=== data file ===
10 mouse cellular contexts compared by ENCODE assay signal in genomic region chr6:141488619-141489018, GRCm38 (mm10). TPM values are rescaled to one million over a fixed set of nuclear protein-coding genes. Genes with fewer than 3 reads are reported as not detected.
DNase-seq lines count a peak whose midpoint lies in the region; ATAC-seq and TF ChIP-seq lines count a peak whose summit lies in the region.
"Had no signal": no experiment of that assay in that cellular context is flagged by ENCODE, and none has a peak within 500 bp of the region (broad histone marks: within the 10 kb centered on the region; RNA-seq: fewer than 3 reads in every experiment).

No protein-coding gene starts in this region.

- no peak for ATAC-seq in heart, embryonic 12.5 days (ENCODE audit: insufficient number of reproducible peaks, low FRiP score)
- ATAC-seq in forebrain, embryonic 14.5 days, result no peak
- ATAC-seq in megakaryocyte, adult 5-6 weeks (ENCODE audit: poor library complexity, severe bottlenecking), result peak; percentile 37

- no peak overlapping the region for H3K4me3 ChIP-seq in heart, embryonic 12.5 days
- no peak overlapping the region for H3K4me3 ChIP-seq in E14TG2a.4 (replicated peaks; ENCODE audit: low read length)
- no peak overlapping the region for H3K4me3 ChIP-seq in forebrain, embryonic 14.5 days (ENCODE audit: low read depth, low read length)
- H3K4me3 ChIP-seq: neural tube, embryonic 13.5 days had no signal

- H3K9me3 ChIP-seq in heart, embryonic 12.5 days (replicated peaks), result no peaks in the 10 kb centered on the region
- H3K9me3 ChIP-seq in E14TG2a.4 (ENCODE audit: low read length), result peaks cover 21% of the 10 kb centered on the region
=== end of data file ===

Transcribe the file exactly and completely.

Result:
10 mouse cellular contexts compared by ENCODE assay signal in genomic region chr6:141488619-141489018, GRCm38 (mm10). TPM values are rescaled to one million over a fixed set of nuclear protein-coding genes. Genes with fewer than 3 reads are reported as not detected.
DNase-seq lines count a peak whose midpoint lies in the region; ATAC-seq and TF ChIP-seq lines count a peak whose summit lies in the region.
"Had no signal": no experiment of that assay in that cellular context is flagged by ENCODE, and none has a peak within 500 bp of the region (broad histone marks: within the 10 kb centered on the region; RNA-seq: fewer than 3 reads in every experiment).

No protein-coding gene starts in this region.

- no peak for ATAC-seq in heart, embryonic 12.5 days (ENCODE audit: insufficient number of reproducible peaks, low FRiP score)
- ATAC-seq in forebrain, embryonic 14.5 days, result no peak
- ATAC-seq in megakaryocyte, adult 5-6 weeks (ENCODE audit: poor library complexity, severe bottlenecking), result peak; percentile 37

- no peak overlapping the region for H3K4me3 ChIP-seq in heart, embryonic 12.5 days
- no peak overlapping the region for H3K4me3 ChIP-seq in E14TG2a.4 (replicated peaks; ENCODE audit: low read length)
- no peak overlapping the region for H3K4me3 ChIP-seq in forebrain, embryonic 14.5 days (ENCODE audit: low read depth, low read length)
- H3K4me3 ChIP-seq: neural tube, embryonic 13.5 days had no signal

- H3K9me3 ChIP-seq in heart, embryonic 12.5 days (replicated peaks), result no peaks in the 10 kb centered on the region
- H3K9me3 ChIP-seq in E14TG2a.4 (ENCODE audit: low read length), result peaks cover 21% of the 10 kb centered on the region